Many students hope that they will eventually work in a business; they hope to get jobs right out of college. Many also believe that they have to study business in order to get that first job. Yet of the roughly 3,000 people who graduate from the University of Michigan every year, many more than the approximately 330 BBA graduates have fulfilling, gainful employment. So the study of Business differs from the practice of business. What does the study of Business involve? What if you want to get an MBA? What should you concentrate in if you don't go to the Business School? What does it take to get into the Business School? How can you learn more about liberal arts and careers? Click on the links below to discover answers to these questions, and more.
Susan J. Doyle, Ph.D. Coordinator of Outreach Programs, LSA Academic Advising
Graduate Business Study
Accounting is the study of how institutions record and report their income and expenses. There's no alternative to the study of Accounting in any other school except the Business School. However, if you have a passion to be a Certified Public Accountant, you need graduate work. You can get that through the Masters of Accounting (MAcc) program, which doesn't require an undergraduate business degree. Check out more about the program at the Accounting web site (http://www.bus.umich.edu/Academics/Departments/Accounting/Accounting/Macc.htm). Don't make the MAcc decision without at least taking ACC 271 and 272, which will give you a good idea of how Accounting is taught at Michigan, and whether or not you want to pursue another (roughly) 24 credits in this area. Note that you need to take the GMAT (www.mba.com) for admission to this program.
The study of Finance involves learning about how money moves through an economy, and how it's applied and used in that economy, in both the public and private, profit, non-profit and governmental sectors. As such, it requires some quantitative skill. The most direct equivalent to Finance in LSA is Economics (www.lsa.umich.edu/econ), where you will study the theory behind many of the decisions you would study in the more case-based finance classes of the Business School. But also consider these majors:
Math: Mathematics has various tracks that its majors can pursue, and two of those are Actuarial Math and Financial Math. Although the two programs are similar, Actuarial Math is the more statistics-based of the two, and leads to a little more specificity in career choices (you're aiming at taking the exam to be an actuary). Financial Math is aimed at the study of risk management. Risk management is the theory behind (and models for) many of the decisions made by portfolio managers, equity specialists, market analysts, etc. Learn more about these two tracks at the web site (www.lsa.umich.edu/math/undergrad/majorandminorprograms/infinmajorprograms).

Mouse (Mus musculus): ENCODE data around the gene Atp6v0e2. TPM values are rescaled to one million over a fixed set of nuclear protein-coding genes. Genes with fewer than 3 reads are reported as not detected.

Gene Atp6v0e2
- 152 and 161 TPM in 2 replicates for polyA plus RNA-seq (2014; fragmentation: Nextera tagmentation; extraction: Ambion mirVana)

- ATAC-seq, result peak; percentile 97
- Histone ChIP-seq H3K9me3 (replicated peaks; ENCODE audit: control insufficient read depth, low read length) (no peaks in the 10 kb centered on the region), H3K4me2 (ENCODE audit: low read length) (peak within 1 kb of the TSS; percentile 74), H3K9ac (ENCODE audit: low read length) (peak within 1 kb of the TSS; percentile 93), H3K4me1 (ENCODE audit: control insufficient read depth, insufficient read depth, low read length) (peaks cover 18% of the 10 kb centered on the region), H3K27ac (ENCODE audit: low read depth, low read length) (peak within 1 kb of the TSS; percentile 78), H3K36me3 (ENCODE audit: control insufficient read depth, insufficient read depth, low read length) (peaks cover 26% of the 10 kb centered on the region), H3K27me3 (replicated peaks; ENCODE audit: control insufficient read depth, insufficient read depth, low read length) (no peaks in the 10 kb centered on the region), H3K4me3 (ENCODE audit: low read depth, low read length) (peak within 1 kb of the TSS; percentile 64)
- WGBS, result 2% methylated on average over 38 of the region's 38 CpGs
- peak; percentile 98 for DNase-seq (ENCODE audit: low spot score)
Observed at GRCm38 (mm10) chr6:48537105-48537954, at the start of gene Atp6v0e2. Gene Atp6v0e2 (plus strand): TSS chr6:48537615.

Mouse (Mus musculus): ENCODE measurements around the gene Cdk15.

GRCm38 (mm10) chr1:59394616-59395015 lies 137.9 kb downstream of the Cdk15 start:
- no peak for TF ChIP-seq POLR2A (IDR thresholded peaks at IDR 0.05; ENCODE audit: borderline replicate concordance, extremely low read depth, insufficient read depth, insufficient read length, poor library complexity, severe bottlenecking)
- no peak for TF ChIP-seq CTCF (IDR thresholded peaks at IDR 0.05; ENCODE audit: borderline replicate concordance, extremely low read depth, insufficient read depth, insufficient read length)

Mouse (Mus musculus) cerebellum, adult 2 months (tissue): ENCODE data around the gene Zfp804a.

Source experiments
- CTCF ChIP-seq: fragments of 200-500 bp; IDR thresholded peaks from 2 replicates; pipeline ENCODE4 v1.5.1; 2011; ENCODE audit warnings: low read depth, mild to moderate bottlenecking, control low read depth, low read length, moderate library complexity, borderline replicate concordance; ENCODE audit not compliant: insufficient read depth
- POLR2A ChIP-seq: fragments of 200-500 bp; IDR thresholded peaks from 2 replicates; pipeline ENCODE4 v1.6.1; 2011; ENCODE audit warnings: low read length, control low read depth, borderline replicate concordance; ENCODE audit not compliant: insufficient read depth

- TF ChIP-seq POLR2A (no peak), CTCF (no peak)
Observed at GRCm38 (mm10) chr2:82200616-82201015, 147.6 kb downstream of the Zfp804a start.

Statistics: Statistics is the study of data collection and analysis, and the reporting of data analysis outcomes. Since you're doing so much quantitative analysis, it can be useful for all kinds of financial analysis. You'll be conversant with large amounts of quantitative data, and you'll know how to interpret existing data sets. And they have two minors, too. Get more information on their web site (www.lsa.umich.edu/stats/undergraduate).
Sociology: Sociology has sub-majors, and one of those is Economy, Business and Society. To quote their web site, (www.lsa.umich.edu/soc/undergraduateprogram) "it focuses on economic development, complex organizations, bureaucracies, industry, corporations, professions and occupations and the sociology of work." In other words, it's a nice synergy of the (mildly) quantitative and the human interactions that help define the daily and long-term functions of business systems. As such, it combines analysis (crucial for finance) with a long view of system development (crucial for an understanding of financial systems).
Computer Science: It's one you wouldn't think of, but it's very quantitative, and it requires persistence, and enormous problem-solving skills. Not only does it involve a thorough grounding in the minutiae of source code, it also requires the ability to conceptualize an outcome and achieve that outcome through the application of that source code. It entails extensive trial and error ("what-if" analysis in the financial trade), an understanding of formulas and rendering those formulas as programs, and a lot of creative thought and analysis. For more info, consult their web site (www.eecs.umich.edu/eecs/undergraduate/).
Marketing has many parts, but as approached by Michigan's Business School, it focuses on product development and brand management. This can mean anything from analyzing the best market for a specific product, to doing follow-up analysis about product efficacy, to planning a marketing campaign, to selling product, to assessing a customer base, to designing market research-- it's a broad array of possibilities that require a broad array of skills. Much of this work will be done as part of a marketing team. Given this background, it's fairly apparent that you can major in just about anything in LSA and end up in a marketing position.
So thinking about marketing involves thinking about the kinds of skills you'll need to develop through your LSA coursework and extra-curricular activities. Here are just a few.
Audience awareness: Good marketers need the ability to put themselves in the place of both prospective consumers and corporate clients. They need an awareness of audience. They also need to be able to analyze what the corporate customer needs, what the consumer might want to buy, and what would be the best way to sell the company's product or service to that audience.
Critical thinking and analysis: It follows then that good marketers must be able to see both the 'big picture' and the details, and put the details into that picture. They need the ability to ask good questions, and to put the answers to those questions into a context for both corporations and their clients. They must be able to make cogent arguments based on accurate knowledge, and an understanding of market needs. And they must be prepared to asses the aftermath of any marketing campaign.
Communication: Good marketers, therefore, need to be able to talk, write and present to a variety of audiences. But they also need to be able to put together networks of people with disparate interests and goals, and help those groups to build consensus, and come to agreement. They need to build networks of contacts to whom they will sell, and who will give them sales leads. Any LSA major asks you to both speak and write about its subject content. But this skill can also be developed through your extra-curricular activities, as well. Whether you're fund raising for your community service project, set designing for a theatre production, writing ad copy for the Daily, chairing a committee for MSA or LSA Student Government, developing excellent time management skills by working and going to school, talking to the media after an important athletic win or loss, or any number of the many ways students involve themselves, you're gaining important ability to present yourself, and your knowledge, to a variety of audiences, and in a variety of ways.